Statement at the launching ceremony of the Zimbabwe-European Business Information Centre (ZIM-EBIC) (en)
Speech by the Executive Director of the International Trade Centre at the launching ceremony of the Zimbabwe-European Business Information Centre (ZIM-EBIC) on 1 August 2014, ZIMTRADE, Zimbabwe
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Hon. Minister Bimha,
Ms. Pilime, CEO of Zimtrade,
Dear Ambassadors from the EU member countries,
It gives me a great pleasure to be here with you today to launch the Zimbawe- Europe Business Information Centre at ZIMTRADE.
This is an important component of the Trade and Private Sector Development Programme funded by the European Union. I would like to take this opportunity to thank Ambassador Dell’Ariccia for the European Union’s contribution to Zimbabwe’s national trade policy through this programme.
The programme has three main areas of intervention:
- helping small and medium-sized enterprises to access markets and seize opportunities arising from the interim Economic Partnership Agreement with the European Union (EU);
- strengthening the capacities of trade support institutions to help the private sector; and
- fostering dialogue between the public and private sectors and reviewing the country’s competition law.
Investing in SMEs is not only the right thing to do. It is also the smart thing to do. And not just from a strictly economic perspective, but also from a socio-economic angle as in Africa a large number of SMEs are women owned and provide job opportunities for the youth.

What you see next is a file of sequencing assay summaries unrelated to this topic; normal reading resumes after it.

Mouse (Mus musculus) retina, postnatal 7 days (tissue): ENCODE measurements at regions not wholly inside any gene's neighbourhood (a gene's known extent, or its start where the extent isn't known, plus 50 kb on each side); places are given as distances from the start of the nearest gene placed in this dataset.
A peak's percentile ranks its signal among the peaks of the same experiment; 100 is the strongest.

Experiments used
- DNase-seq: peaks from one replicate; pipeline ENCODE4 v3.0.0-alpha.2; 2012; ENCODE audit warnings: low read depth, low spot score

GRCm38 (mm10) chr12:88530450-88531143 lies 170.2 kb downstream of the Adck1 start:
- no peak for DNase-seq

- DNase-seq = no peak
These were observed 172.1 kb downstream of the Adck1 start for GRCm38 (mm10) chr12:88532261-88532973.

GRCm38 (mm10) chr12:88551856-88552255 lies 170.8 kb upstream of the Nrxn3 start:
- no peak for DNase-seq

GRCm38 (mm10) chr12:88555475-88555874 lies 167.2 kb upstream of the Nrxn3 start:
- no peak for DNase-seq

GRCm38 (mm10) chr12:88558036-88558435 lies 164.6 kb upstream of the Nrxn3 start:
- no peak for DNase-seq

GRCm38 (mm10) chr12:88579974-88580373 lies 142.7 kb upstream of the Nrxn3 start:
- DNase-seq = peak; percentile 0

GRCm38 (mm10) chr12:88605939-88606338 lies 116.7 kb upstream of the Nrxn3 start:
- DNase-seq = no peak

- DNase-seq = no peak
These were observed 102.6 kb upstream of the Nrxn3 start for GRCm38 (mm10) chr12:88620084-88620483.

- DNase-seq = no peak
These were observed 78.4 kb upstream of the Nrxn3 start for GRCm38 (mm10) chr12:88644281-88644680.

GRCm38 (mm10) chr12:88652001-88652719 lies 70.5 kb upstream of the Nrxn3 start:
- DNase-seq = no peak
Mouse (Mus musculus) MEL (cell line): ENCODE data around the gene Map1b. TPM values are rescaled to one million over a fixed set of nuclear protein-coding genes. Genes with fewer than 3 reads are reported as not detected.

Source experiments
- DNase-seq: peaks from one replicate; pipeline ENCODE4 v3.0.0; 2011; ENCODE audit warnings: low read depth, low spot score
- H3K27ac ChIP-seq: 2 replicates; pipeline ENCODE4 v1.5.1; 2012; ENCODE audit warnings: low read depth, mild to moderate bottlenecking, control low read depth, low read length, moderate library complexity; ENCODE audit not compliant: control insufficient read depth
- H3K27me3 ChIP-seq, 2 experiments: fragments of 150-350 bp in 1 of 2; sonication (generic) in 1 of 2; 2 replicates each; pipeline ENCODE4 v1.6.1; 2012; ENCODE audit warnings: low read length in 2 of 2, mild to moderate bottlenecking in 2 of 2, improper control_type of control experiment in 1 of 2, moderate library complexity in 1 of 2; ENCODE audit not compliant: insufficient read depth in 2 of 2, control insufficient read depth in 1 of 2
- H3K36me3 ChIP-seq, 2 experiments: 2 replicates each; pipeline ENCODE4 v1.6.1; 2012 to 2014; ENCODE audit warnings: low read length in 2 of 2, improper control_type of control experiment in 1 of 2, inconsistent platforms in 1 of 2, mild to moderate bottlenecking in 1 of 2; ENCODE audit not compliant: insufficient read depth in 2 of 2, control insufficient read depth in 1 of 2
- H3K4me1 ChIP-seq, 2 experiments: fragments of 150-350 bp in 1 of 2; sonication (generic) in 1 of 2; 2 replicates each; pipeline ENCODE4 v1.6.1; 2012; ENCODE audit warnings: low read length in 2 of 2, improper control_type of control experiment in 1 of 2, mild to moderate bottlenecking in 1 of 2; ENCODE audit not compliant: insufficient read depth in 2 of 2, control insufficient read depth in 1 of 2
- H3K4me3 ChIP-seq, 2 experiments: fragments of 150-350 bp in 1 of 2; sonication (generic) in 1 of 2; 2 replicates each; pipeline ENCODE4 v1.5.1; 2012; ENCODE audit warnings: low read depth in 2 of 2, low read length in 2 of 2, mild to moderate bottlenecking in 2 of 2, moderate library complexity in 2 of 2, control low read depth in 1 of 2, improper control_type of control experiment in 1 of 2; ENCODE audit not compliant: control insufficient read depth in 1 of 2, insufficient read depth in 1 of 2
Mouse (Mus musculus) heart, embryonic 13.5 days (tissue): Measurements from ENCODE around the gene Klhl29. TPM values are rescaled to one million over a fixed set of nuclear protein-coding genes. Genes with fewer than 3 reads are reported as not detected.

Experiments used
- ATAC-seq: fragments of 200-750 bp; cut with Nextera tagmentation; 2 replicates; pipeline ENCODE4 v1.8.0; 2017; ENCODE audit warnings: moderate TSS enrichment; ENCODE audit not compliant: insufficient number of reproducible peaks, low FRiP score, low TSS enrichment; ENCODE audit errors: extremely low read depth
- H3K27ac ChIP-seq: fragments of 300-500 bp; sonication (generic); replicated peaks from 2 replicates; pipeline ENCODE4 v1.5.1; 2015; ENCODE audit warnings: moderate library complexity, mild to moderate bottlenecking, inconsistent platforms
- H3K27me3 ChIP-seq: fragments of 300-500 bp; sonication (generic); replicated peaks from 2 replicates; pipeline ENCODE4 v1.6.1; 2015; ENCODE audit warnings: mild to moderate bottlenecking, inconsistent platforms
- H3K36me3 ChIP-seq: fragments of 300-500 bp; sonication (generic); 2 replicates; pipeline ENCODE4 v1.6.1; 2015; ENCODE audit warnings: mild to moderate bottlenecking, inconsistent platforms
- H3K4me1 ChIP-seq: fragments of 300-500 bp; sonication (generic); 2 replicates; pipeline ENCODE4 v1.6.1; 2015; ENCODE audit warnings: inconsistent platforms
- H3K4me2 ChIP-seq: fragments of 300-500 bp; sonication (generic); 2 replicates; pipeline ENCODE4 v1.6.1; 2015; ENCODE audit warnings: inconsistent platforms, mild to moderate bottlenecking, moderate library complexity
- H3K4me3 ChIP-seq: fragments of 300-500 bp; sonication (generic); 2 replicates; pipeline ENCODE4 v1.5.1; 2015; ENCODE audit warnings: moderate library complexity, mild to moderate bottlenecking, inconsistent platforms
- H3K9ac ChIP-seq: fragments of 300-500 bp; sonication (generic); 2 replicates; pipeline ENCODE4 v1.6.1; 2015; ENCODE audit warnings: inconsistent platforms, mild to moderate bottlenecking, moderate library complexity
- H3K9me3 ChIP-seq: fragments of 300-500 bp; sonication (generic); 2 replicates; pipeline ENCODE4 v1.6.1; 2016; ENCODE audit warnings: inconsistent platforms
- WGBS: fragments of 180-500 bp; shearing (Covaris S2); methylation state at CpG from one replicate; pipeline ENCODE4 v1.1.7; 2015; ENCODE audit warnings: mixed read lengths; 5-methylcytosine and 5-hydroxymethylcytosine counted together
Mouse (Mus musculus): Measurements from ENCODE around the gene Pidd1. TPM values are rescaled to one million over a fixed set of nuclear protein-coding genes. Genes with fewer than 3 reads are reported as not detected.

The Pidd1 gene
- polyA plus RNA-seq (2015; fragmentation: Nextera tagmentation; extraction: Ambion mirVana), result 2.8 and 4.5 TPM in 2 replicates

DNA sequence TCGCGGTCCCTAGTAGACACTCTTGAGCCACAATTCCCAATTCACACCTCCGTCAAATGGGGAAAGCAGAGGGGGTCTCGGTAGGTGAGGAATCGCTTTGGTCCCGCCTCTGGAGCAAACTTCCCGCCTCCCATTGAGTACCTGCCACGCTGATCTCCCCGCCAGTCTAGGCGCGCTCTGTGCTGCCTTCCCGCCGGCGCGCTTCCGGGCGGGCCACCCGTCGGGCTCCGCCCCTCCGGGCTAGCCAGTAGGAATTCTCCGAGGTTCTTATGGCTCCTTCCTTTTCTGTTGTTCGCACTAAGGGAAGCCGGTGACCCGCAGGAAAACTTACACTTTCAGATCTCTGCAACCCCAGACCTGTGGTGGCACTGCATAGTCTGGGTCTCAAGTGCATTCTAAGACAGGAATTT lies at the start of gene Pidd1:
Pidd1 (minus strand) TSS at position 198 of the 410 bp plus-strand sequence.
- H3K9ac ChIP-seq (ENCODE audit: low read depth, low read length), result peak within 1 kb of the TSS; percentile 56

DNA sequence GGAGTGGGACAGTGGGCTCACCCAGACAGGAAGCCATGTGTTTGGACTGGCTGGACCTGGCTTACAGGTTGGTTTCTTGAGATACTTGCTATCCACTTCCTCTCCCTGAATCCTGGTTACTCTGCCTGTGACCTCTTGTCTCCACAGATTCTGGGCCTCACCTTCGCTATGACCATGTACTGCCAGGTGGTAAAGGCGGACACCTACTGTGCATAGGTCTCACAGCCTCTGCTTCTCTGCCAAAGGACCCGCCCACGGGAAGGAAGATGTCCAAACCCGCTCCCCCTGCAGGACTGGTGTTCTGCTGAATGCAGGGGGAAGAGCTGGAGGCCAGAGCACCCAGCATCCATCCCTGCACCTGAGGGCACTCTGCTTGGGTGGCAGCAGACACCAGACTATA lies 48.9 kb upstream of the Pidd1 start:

The Zimtrade “Women and Youth Business Report” of 2011 identified access to finance, limited business opportunities and lack of entrepreneurial skills as major barriers for Zimbabwe women entrepreneurs to entering the formal sector. And beyond these challenges, access to information is critical.
Providing accurate trade and market intelligence is in ITC’s DNA. We do this from a number of different angles:
One, through technical cooperation programmes such as the one we are launching today. ITC will build the capacity of Zimbabwean trade support institutions such as Zimtrade to access information, interface with this data and create opportunities to request specific market information that would be of direct use to traders in Zimbabwe.
A trade information portal will be also developed and will allow connections with other national bodies such as the Ministry of Trade, the Horticultural Promotion Council or the Livestock and Meat Advisory Council.
This tool will help the trade institutions help the SMEs in particular by providing intelligence to access EU markets.
In ITC we strongly believe in the power of trade support institutions as multipliers of our efforts for the business community at large. This is why Zimtrade is a natural partner and I want to thank Ms. Pilime and her staff for their solid relationship with ITC.